Talk:Susan B. Anthony

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“Forget conventionalisms; forget what the world thinks of you stepping out of your place; think your best thoughts, speak your best words, work your best works, looking to your own conscience for approval.”

  • There appears to be some support for this quote's legitimacy at Bartleby. Krychek (talk) 20:25, 31 January 2017 (UTC)
  • I'm not so sure. The quote is not found in historical book, magazine and journal sources, published when Anthony was alive, or shortly after she died. It's not found in her diary, or her speeches, or in the comprehensive scholarly works published by the The Elizabeth Cady Stanton and Susan B. Anthony Papers Project at Rutgers University. I think it was fabricated later, and falsely attributed. Binksternet (talk) 22:04, 31 January 2017 (UTC)

Rare, hard to find citations[edit]

I found this treasure while researching the bicycling quote: photo images of a 2/2/1896 New York World interview of Anthony by the famous path-breaking journalist, Nellie Bly. I'm sure there are other excellent quotes in there; it's a long article.--Starlists (talk) 18:33, 19 June 2018 (UTC)

Excellent find. The newspaper piece is also quoted in The Selected Papers of Elizabeth Cady Stanton and Susan B. Anthony: An Awful Hush, 1895 to 1906, edited by Ann D. Gordon. The quote starts on page 24 and is dated "c. 31 January 1896." Apparently the editors did not have access to the original shown in your link. Binksternet (talk) 19:33, 19 June 2018 (UTC)
Thanks! I included what I could on the main page, after a quick read. (Unfortunately, one or two key paragraphs are missing from the source, starting after "...of Quakers to know they teach of the Bible as if it were a history. Not that it is especially sacred." I am curious to know what she said about the bible after the text was cut off...)--Starlists (talk) 19:46, 19 June 2018 (UTC)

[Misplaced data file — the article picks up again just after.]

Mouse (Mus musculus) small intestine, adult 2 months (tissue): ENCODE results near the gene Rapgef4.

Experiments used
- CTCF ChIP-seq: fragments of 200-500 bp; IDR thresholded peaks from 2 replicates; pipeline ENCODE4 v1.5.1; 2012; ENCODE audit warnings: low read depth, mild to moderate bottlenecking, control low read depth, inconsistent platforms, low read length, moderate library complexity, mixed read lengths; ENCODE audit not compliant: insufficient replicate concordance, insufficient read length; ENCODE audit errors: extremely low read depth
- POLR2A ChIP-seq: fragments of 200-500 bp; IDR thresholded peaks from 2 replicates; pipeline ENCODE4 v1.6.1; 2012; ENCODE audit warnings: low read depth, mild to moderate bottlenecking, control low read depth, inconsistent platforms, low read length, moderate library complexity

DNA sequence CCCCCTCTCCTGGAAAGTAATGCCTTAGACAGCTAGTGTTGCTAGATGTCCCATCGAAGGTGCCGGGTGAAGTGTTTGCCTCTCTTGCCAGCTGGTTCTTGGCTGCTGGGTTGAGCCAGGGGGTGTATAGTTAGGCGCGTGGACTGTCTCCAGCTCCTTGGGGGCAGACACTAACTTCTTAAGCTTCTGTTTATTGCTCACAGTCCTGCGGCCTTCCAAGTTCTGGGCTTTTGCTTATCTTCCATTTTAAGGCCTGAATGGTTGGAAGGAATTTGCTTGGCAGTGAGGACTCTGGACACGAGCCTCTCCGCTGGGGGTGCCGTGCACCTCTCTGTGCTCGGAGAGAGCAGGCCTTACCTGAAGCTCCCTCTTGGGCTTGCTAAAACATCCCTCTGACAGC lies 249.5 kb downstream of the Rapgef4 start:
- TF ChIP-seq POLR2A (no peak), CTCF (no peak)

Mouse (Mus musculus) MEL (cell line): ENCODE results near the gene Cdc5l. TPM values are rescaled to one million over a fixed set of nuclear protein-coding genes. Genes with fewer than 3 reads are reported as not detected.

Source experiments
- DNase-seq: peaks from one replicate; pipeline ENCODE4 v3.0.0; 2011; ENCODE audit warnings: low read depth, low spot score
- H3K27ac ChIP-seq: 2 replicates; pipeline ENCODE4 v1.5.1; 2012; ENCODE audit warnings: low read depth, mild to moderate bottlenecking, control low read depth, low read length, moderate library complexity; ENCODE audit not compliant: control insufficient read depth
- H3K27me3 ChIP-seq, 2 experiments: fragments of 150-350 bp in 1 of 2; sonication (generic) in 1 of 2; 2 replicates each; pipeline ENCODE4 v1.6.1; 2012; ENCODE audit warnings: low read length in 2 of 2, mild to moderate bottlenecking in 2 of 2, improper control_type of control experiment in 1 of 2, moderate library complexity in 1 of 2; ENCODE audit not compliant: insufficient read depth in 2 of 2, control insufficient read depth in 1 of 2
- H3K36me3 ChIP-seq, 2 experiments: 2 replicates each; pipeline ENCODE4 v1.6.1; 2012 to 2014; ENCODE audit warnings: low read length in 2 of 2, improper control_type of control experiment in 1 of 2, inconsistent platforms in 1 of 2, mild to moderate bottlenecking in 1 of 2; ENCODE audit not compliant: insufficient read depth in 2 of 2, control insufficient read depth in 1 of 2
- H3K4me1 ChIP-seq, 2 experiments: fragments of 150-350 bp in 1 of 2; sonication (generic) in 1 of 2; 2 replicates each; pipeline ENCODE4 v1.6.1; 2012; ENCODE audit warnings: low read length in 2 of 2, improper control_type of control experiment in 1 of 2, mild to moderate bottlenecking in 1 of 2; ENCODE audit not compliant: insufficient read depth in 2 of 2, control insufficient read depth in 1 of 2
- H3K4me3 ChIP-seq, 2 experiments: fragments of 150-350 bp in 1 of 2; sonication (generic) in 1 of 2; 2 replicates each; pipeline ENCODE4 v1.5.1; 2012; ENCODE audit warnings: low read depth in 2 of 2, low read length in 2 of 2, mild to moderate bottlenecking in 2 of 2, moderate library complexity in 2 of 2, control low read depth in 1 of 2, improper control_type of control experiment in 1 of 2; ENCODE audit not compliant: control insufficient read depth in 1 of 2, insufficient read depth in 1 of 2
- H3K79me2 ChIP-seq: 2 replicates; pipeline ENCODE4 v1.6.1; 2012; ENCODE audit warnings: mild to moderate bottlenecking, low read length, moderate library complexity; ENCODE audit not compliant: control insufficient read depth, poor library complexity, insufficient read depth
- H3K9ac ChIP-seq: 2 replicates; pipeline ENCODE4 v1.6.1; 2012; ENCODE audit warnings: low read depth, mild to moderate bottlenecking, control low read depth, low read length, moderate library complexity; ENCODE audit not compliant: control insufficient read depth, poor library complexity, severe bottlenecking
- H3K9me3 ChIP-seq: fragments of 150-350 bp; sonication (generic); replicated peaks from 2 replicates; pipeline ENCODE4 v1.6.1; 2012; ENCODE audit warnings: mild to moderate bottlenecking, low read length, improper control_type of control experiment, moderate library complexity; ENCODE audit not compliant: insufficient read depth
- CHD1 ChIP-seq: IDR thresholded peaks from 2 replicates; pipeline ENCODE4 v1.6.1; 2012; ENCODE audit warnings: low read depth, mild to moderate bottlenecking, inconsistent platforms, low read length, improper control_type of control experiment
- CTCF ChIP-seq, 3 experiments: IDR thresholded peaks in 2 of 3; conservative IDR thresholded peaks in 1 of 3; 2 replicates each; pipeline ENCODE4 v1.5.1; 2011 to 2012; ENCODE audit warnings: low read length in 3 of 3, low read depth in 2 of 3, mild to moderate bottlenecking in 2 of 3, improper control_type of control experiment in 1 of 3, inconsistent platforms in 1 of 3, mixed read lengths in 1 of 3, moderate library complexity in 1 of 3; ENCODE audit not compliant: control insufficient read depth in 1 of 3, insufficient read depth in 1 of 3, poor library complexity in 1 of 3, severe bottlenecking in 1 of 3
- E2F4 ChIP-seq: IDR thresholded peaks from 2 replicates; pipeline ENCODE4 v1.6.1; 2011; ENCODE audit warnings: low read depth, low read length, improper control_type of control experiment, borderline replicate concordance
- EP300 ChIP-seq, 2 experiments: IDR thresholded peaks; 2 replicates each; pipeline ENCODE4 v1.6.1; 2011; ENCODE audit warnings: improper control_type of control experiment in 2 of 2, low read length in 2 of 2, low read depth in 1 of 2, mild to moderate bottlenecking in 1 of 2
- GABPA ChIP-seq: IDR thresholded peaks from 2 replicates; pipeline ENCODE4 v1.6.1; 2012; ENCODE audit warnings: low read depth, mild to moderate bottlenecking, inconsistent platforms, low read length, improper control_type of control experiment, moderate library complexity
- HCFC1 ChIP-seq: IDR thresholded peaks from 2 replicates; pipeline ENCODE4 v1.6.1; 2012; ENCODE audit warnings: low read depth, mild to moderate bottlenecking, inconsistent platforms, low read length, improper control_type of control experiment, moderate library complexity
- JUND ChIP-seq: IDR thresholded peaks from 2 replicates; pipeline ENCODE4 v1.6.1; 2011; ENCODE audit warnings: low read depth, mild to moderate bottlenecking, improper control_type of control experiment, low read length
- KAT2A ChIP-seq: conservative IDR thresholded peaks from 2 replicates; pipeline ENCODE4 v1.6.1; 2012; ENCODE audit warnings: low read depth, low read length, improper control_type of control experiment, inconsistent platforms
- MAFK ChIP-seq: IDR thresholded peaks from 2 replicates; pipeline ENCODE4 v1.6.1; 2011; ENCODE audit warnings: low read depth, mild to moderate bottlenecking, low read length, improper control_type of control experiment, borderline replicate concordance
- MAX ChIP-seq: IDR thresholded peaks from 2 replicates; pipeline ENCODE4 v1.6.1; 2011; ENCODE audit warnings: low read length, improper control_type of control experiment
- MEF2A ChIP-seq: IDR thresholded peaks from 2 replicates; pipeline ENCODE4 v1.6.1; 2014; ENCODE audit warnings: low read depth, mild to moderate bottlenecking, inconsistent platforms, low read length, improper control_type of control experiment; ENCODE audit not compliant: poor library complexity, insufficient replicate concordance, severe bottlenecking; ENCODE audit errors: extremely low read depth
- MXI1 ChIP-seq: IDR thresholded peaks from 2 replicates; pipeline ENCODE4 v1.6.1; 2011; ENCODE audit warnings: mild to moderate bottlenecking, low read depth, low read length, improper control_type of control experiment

Here's the subsequent text copied from The Selected Papers. Binksternet (talk) 22:33, 19 June 2018 (UTC)
"...Not that it is especially sacred. So you see in what a free way I was brought up."
"Tell me about your first school," I pleaded. "Were you frightened?"
"I wasn't a bit timid," she said frankly. "I was only fifteen, but I thought I was the wisest girl in all the world. I knew it all. No one could make me think anything else. The first time I taught was in 1835. An old Quaker lady came to our house for a teacher for her children and several of her neighbors', making in all a class of eight. I accepted the position. I lived in her family, and for teaching the children three hours before dinner and three hours after, I got $1 a week and my board.
“After that, as I wanted to finish my own studies, I taught in the summer and went to school in the winter. And my father was the richest man in the county, too. For several terms I taught district school and boarded around among my pupils. My pay was $1.50 a week. In 1838 I gave up teaching and came to Philadelphia to a boarding-school."
“Did you ever whip any of your scholars?” I inquired anxiously.
"Oh, my, yes!" she laughed. “I whipped lots of them. I recall one pupil I had, I was very young at the time. I had been warned that he had put the last master out of the window and that he would surely insult me. I went into that school boy when he began on me. I made him take off his coat and I gave him a good whipping with a stout switch. He was twice as large as I, but he behaved after that.
“In those days,” she said, “we did not know any other way to control children. We believed in the goodness of not sparing the rod. As I got older, I abolished whipping. If I couldn’t manage a child I thought it my ignorance, my lack of ability as a teacher. I always felt less the woman when I struck a blow.
“You spoke in your article the other day about the way some of our women dress,” Miss Anthony observed, suddenly changing the topic. “Forty-five years ago I tried a reform dress. But I gave it up. People couldn’t see a great intellect under grotesque clothes. Although I saw Horace Greeley go before an audience once with one trouser leg inside his boot and one outside!”

This right arm of mine[edit]

  • page 6 of "A Lawyer Looks at the Equal Rights Amendment" by Rex E. Lee, published 1980 by Brigham Young University Press.
  • page 30 of "Divided Sisters: Bridging the Gap Between Black Women and White Women" by Kathy Russel, published 1996 by Anchor Books

For some reason would not let me add sources. 20:33, 22 September 2018 (UTC)